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Wednesday, 20 March, 2002, 18:38 GMT
Poland fights land invasion
Polish land and farmhouse
Polish land is up to 30 times cheaper than in the EU
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By Nicholas Walton
BBC Warsaw reporter

One of the most controversial negotiations for expanding the European Union is set to close in Brussels on Thursday.

Germany has an agenda to take back the land that was taken from them at the end of the Second World War

Wojciech Mojzesowicz
Samoobrona Party
Poland, a country of two million farms and a long history of conflict with neighbouring countries, is worried that EU membership will mean an invasion of rich foreign farmers buying up Polish land.

The Polish are starting to wonder whether membership will result in their country being divided up once again.

The Polish negotiating team has been determined to delay foreigners' right to buy, but some outsiders have already managed to negotiate the tough bureaucracy to claim Polish land as their own.

Not welcome

Richard Phillips, for example, used to run a farm in south Wales.

He bought 1,600 hectares of unused land and derelict buildings near the Polish border with Germany six years ago, and says that he was mainly attracted by the low price of land.

The Polish are now starting to wonder whether membership of the EU will result in their country being divided up once again

Tadeusz Szkarmruk works for the government agency responsible for leasing and selling land.

He says Polish land is up to 30 times cheaper than elsewhere in the EU, which is especially attractive to the Dutch, who have very little of their own farmland left.

But he says the new farmers aren't always welcomed in Poland.

He told me about a Dutch farm near Olsztyn in the northeast of the country, where a barn full of animals was set on fire a few months ago.

The fact that many of the foreigners are German has also raised political tensions, especially in areas of Poland that historically used to be German territory.

Wojciech Mojzesowicz is the vice-president of the populist Samoobrona party.

He says Poland should be more cautious about membership of the EU, because he believes it is being used by the Germans to dominate Europe.

"Poland has always suffered from being Germany's neighbour," he argues.

"And Germany has an agenda to take back the land that was taken from them at the end of the Second World War."

Such populist fears have found an audience in the Polish countryside, where incomes have fallen sharply in recent years, and which accounts for a large proportion of Poland's record unemployment rate of almost 20%.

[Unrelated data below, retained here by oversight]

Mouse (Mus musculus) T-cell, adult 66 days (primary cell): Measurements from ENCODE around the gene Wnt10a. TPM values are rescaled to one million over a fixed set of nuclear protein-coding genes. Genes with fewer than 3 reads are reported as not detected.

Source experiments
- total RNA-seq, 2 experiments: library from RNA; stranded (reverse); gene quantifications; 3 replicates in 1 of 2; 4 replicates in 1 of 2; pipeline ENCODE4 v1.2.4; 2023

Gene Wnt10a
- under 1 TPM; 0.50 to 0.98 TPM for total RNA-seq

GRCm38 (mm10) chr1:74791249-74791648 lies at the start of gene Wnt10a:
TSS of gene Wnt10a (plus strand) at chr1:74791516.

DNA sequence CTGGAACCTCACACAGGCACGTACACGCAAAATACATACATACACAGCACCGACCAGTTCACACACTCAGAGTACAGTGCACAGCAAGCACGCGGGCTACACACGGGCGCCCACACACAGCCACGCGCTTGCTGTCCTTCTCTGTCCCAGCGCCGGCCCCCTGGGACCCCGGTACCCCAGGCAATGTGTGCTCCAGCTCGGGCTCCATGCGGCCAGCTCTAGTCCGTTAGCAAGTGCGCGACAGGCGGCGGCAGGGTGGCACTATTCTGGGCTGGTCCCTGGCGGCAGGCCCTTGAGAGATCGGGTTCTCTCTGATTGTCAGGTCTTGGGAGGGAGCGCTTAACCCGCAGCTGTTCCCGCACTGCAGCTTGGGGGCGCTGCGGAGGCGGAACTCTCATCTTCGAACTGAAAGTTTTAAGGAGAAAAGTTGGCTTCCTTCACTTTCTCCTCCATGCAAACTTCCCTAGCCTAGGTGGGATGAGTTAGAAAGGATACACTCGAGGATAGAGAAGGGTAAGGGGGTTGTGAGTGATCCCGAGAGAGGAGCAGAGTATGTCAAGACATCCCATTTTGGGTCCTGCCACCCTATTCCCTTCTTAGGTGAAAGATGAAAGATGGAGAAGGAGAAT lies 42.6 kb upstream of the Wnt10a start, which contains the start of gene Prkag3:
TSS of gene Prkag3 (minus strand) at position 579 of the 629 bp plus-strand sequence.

Mixed emotions

But the economic situation has also led to some of the newcomers being welcomed.

Armin Stockem worked as a computer dealer for twenty years, but always had ambitions to spend the second half of his working life as a farmer.

British farmers were making good money a few years ago - but now times are harder and it's unlikely they're making enough money to invest in Polish land

Richard Phillips
British farmer in Poland
Eighteen months ago he moved from Germany to the rolling, lake-filled Polish countryside just a few kilometres from the border with the Russian enclave of Kaliningrad.

His farm dominates the small village of Grabowierz.

It also employs 30 local people, and that, he says, is one of the reasons why he has been welcomed by people in his village.

The question of EU membership is also an important one for the foreign farmers.

Richard Phillips is aware that most Polish farmers are unhappy with what they are being offered by the EU.

He says that he too will be affected by the low levels of subsidy that Polish farms will be entitled to if they join the EU in 2004, as the government hopes.

He also thinks fewer western farmers are also less likely to move to Poland because of financial difficulties back home.

"British farmers were making good money a few years ago," he says.

"But now times in farming are harder and it's unlikely that they're now making enough money to invest in Polish land."

For Richard Phillips, Armin Stockem and other foreign farmers in Poland, the end of negotiations with the EU on the right to buy Polish land is unlikely to mean the end of uncertainty about the future of their farms.

See also:

30 Jan 02 | Europe
Poland's farming woes
12 Jan 02 | From Our Own Correspondent
Polish farmers on the bread line
30 Jan 02 | Europe
Profile: Andrzej Lepper
13 Nov 01 | Europe
EU hopefuls on track
24 Sep 01 | Europe
Left victorious in Poland
24 Sep 01 | Business
Poland's economic challenge
14 Jun 01 | Europe
The candidate countries
09 Nov 01 | Country profiles
Country profile: Poland
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